My friend Ben Bebenroth runs Spice of Life, a catering company that uses only locally produced items. He recommends Doug Daniels of Meadow Made, which has been making cheese locally for about 10 years, offering everything from the expected — cheddar, flavored Jack cheeses — to cave-ripened oddities such as buche, a goat-cheese variety. “The fastest-growing area of local cheese production ... is goat cheese,” Bebenroth says, “with Lake Erie Creamery in Cleveland and Mackenzie Creamery in Hiram making some of the best goat cheese I’ve ever tasted.”
As a connoisseur of smelly cheese, I have a deep, basic, visceral appreciation for the subject, which seems akin to other people’s enjoyment of the smell of gasoline or dirt. We can’t explain our dark urges. So while I love the palatable goat cheese, I still look forward most to the pungent cheeses that frighten old ladies and make children cry. Blue-veined cheeses, such as Roquefort, Stilton, maytag and Gorgonzola, were the first exotic cheeses I tried when I was young, and I’ll always like them best.
Ask a vegetarian out for sweetbreads, and she may be excited until learning they’re neither sweet nor breadlike. They’re pancreas. My dining companion looks at the small Fat Cats appetizer skeptically. The tiny pieces of meat are incredibly rich, served with wild mushrooms and a sherry-based sauce. The sherry enhances the sharp taste, contrasting with the milder mushrooms. It looks like chicken, but has the consistency of swordfish. Running your tongue along the meat while you chew reveals its buttery texture. “I was expecting something jellylike,” she says. “It’s tangy and smoky. Rich. It might be the sauce that makes it good.” As she chews she tries to forget she’s eating cow.Baby cow. 2061 W. 10th St., Cleveland, (216) 579-0200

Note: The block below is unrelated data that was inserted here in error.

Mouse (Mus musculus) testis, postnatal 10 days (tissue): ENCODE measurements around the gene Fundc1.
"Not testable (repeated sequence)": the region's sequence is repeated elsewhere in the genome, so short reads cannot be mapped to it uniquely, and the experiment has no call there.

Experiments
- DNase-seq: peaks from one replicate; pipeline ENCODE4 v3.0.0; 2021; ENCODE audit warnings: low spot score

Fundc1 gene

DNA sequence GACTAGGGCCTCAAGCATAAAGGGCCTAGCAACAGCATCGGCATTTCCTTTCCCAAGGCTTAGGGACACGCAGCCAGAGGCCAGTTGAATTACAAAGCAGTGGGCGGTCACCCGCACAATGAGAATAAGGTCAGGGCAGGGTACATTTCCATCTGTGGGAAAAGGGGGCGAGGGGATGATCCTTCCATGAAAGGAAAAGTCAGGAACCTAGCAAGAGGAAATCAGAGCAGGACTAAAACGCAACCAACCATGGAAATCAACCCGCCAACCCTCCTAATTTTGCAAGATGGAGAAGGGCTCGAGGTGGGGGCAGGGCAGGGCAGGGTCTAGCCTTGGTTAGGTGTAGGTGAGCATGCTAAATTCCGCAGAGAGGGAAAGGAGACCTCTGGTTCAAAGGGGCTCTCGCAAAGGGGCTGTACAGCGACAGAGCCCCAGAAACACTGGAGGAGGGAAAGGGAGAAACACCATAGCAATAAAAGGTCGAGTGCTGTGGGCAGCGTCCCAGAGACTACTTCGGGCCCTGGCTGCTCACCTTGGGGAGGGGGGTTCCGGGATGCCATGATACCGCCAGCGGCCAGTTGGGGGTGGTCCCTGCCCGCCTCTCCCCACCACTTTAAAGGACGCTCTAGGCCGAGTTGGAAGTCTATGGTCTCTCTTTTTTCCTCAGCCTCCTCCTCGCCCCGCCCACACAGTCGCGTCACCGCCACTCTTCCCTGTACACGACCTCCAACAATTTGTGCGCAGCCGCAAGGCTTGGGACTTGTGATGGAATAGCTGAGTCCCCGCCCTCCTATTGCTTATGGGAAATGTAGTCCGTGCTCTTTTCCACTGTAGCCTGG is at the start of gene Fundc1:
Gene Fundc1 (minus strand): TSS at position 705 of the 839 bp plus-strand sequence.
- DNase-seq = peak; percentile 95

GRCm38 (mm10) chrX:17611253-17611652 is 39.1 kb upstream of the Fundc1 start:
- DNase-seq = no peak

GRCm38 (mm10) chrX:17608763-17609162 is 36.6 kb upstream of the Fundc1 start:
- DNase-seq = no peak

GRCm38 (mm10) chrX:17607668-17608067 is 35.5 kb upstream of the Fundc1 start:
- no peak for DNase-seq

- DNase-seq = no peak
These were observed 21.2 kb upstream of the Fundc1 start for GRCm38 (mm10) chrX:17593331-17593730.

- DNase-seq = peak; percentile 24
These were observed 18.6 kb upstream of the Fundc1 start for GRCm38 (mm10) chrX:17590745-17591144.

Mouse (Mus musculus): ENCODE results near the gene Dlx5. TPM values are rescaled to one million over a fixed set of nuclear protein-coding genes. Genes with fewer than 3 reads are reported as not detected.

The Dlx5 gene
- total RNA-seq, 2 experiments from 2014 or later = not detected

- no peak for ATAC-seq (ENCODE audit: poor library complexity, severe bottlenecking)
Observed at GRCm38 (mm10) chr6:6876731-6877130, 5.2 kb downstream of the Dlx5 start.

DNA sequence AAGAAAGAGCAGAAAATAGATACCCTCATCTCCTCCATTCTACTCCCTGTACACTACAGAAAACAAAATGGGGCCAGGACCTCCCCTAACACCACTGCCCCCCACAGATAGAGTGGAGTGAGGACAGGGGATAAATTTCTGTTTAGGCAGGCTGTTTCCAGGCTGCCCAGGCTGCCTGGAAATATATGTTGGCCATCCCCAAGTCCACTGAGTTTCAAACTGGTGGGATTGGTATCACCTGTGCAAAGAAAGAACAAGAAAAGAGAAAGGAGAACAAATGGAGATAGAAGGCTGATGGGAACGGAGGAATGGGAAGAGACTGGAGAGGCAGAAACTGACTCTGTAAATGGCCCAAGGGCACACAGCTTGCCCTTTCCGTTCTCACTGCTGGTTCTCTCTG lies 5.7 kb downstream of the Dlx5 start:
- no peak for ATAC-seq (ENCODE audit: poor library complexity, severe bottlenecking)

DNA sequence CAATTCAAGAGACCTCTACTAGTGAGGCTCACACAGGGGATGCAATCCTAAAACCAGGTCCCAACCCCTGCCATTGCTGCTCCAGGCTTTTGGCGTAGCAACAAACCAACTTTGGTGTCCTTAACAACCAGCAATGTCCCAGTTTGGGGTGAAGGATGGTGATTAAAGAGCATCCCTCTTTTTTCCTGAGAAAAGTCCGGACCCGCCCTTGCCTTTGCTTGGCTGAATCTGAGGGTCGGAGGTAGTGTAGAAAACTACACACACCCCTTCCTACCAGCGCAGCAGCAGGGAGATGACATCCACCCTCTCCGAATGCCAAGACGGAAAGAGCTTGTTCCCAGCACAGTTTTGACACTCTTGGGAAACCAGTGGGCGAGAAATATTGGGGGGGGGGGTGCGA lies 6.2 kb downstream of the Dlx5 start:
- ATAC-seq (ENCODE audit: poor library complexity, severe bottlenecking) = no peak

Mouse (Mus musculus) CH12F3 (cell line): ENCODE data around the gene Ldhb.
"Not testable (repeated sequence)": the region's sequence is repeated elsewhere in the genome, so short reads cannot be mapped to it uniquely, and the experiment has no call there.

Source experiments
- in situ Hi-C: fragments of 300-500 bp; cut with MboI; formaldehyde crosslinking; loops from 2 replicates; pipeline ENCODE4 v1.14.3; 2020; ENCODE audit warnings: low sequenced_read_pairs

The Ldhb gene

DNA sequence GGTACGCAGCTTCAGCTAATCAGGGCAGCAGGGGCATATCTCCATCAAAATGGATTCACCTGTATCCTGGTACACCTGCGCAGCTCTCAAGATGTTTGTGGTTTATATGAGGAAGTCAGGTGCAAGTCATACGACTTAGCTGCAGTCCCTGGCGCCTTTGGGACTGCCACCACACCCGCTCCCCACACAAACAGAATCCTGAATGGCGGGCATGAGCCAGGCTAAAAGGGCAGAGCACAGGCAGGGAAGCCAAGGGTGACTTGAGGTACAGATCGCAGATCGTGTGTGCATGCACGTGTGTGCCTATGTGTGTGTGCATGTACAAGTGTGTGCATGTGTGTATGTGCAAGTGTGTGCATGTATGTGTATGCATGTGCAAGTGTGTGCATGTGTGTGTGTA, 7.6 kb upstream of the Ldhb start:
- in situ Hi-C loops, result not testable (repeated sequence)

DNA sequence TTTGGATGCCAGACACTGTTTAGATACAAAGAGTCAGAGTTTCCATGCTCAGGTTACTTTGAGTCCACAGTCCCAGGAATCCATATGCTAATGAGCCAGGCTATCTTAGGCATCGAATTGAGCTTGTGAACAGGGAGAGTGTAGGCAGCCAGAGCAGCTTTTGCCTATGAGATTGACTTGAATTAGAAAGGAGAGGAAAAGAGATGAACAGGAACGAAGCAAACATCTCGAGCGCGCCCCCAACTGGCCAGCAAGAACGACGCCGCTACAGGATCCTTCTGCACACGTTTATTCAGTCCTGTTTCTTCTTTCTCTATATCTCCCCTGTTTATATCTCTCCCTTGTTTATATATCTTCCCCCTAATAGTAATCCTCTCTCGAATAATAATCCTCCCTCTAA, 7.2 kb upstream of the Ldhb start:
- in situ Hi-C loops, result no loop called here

Sans Souci’s bouillabaisse is fall in a bowl. Carefully prepared over two hours, the broth’s deep oranges and browns dance like a hillside of foliage touched by the breeze. A whiff of the shore prepares you for the mingling of flavors to come. Each spoonful brings something different: sweet from the scallops, lobster pulling up the buttery notes, the clams and mussels bumping up the saltiness, and the mild bass stepping in to enhance the zingy, buttery, salty goodness. The French classic has been on the menu since the restaurant opened 16 years ago. “It’s in us,” says sous chef Maggie Keane. 24 Public Square, Cleveland, (216) 902-4095